Anticipating failure in the project plan means considering every step, understanding the risks involved, and building mitigations into the project structure. These can be as simple as ensuring adequate contingency dollars or as complex as requiring every key leader to have an “understudy” who can take over in the case of incapacity. Allowing for date flexibility, ensuring time after testing for fixes and updates, and ensuring that additional staff are available at key times are all measures that should be considered.

A final measure to consider in this area is to make a practice of documenting failures. Calling them “lessons learned” may reduce the sting, but the mistakes made and the information thus gleaned are crucial assets produced by well-run projects. Planning for this and ensuring its execution can create surprising value to an organization.


Large HCIT implementations will have challenges. Recognizing this fact at the outset, and planning for the challenges as well as the successes, reduces costs, risks, and delays. The best people in the world – smart, caring, and highly educated – need structure and process to work at their peak. Proper planning sets the stage for success.


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Romona Rivere

Romona Rivere is responsible for nationwide recruiting support and training and development of recruiting personnel. She has over 20 years of experience in the Healthcare Industry. Romona is a member of the strategy management team which is comprised of the core leadership of the organization.

She has worked as a healthcare recruiter for over fifteen years and has been an integral part of the MedSys Group recruiting team for the past nine years. Her many notable accomplishments include consistent achievement of top recruiter and top employee of year awards. Romona is well known throughout the industry as one of the best recruiters in healthcare information technology and enjoys the highest approval rating from her MedSys Group consultants. Romona resides in Dallas, TX.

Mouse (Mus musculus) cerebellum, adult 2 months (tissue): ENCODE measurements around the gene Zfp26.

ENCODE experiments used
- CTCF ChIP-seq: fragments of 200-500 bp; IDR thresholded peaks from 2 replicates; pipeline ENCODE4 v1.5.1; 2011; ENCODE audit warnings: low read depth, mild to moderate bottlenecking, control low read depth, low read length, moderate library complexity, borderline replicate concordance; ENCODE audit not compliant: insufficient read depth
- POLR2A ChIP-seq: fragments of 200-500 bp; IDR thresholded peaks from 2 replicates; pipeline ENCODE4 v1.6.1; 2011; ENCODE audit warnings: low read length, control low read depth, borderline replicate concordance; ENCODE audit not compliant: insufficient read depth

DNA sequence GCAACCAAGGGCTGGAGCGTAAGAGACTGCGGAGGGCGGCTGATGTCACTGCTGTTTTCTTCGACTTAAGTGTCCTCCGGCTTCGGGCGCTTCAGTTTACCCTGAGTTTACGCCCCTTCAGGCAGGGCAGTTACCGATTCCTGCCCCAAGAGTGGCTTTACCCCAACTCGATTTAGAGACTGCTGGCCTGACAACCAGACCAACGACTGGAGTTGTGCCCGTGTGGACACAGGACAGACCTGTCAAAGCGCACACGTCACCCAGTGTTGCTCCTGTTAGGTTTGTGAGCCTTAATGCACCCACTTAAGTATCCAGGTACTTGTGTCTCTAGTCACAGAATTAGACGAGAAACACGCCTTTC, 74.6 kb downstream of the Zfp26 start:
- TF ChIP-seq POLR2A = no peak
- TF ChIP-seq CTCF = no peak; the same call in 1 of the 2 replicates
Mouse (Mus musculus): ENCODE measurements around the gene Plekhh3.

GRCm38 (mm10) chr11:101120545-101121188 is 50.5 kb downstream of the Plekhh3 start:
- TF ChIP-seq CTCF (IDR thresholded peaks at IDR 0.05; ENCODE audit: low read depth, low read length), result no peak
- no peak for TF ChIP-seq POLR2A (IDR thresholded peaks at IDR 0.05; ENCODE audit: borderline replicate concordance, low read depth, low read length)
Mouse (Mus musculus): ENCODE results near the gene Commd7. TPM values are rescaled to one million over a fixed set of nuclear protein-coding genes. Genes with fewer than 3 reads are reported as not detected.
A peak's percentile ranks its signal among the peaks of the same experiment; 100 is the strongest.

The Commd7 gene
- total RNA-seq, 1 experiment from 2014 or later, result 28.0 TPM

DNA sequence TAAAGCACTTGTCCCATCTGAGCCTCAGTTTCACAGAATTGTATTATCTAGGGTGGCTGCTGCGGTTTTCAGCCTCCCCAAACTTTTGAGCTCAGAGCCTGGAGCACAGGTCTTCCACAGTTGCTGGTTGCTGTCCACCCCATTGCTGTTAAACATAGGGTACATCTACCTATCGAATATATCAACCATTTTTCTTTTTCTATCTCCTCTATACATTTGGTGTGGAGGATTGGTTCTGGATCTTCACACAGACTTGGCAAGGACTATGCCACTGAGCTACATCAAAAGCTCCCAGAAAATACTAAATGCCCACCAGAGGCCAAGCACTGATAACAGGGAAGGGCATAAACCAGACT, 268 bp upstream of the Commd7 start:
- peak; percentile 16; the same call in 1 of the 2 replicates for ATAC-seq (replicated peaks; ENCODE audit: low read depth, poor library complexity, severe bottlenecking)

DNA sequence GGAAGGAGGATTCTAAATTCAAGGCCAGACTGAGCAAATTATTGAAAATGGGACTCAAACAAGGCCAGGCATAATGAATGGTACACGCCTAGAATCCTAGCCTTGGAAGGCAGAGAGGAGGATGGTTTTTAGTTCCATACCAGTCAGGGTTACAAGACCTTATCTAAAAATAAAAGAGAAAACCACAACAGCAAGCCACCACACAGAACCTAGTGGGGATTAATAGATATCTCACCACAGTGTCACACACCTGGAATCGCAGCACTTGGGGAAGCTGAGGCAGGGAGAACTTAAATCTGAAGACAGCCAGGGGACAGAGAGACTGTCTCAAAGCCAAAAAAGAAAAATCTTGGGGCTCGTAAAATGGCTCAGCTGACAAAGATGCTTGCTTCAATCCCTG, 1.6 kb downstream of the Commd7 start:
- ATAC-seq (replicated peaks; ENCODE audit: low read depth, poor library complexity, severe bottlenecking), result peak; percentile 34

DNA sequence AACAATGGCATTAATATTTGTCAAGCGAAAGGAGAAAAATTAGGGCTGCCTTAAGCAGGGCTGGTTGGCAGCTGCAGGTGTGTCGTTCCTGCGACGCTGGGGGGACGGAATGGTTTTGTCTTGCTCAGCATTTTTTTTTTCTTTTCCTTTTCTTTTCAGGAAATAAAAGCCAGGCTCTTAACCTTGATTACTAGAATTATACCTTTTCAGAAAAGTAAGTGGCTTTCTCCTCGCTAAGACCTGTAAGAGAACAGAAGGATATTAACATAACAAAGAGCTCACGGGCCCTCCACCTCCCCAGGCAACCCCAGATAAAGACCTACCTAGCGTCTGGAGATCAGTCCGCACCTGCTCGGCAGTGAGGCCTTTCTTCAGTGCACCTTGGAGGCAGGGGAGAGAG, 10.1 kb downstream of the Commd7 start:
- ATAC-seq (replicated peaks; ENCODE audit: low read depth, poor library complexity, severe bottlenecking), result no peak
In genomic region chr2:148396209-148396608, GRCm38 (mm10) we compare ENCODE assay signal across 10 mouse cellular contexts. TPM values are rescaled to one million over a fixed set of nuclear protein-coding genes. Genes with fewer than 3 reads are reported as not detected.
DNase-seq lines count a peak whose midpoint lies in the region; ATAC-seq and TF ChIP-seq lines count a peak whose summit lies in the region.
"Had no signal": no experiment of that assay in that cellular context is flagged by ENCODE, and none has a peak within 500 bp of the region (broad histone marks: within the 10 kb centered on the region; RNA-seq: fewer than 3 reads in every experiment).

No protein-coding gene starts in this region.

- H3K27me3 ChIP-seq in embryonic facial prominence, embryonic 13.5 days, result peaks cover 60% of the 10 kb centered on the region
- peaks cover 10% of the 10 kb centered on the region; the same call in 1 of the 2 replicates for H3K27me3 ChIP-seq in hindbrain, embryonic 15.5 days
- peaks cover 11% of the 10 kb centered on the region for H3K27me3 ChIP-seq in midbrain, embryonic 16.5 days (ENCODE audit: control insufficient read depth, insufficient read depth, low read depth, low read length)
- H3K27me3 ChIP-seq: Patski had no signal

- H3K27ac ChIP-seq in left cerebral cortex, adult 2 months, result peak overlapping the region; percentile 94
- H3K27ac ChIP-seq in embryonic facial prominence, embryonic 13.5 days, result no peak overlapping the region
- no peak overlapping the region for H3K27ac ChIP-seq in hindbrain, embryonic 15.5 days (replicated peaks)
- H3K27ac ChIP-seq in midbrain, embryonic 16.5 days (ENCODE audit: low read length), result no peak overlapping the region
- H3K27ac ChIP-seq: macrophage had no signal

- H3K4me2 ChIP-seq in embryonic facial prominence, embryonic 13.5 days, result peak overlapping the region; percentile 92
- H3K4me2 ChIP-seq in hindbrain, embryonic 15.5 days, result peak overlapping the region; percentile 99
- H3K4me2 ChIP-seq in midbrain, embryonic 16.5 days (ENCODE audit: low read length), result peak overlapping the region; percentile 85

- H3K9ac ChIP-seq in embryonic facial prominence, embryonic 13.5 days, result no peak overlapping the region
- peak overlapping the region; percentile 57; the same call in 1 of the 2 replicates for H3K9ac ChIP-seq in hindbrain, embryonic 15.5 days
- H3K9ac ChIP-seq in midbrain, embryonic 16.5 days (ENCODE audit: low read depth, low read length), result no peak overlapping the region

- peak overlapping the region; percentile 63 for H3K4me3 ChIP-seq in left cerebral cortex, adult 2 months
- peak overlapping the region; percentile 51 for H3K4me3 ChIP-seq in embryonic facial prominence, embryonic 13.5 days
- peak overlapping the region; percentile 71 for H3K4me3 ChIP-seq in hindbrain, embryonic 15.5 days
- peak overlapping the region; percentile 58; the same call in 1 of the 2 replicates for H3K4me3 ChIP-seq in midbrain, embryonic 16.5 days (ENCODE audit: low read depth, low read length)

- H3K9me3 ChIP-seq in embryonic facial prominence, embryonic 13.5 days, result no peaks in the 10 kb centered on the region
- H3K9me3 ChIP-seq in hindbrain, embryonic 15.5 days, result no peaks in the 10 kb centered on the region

Aaron Spratt

Aaron’s experience in healthcare ranges from managing EHR implementations in both the ambulatory and hospital setting, directing the operations of a hospital IT department, managing physician practice operations, overseeing Meaningful Use compliance in multiple organizations and managing Joint Commission compliance for a Midwestern healthcare system. He particularly enjoys working with physicians and other clinicians to optimize the use of EHR systems to help meet strategic goals.

He obtained his Bachelor of Science in Business Administration and a Masters in Business Administration from Southeast Missouri State University.  He is a member of the Medical Group Management Association (MGMA) and a Certified Medical Practice Executive (CMPE) through the American College of Medical Practice Executives, MGMA’s certification and fellowship body.

Patricia Drew

Patty Drew, Senior Strategist, began her career in healthcare in 1997 as a Registration Clerk at Eastern Maine Medical Center (EMMC) in Maine. At that time, EMMC was opening a centralized scheduling call center and she was transferred to that department as a Scheduling Clerk. She quickly moved to the healthcare IT side as a database analyst working with the Cerner Registration and Scheduling applications. Her career progressed as she became IT Director for Access Management and Physician Services at Eastern Maine Healthcare System (EMHS) responsible for the implementation and maintenance of the Cerner Registration, Scheduling and Ambulatory applications as well as the GE Centricity EMR for physician practices within EMHS as well as various physician practices across the state. Patty joined MedSys in 2012 as a Senior Consultant and since has been promoted to Senior Strategist and serves as a Revenue Cycle Implementation Specialist focusing on Registration and Scheduling.

Patty received her Associates Degree in Medical Office Administration from Husson University.

Jeff Jensen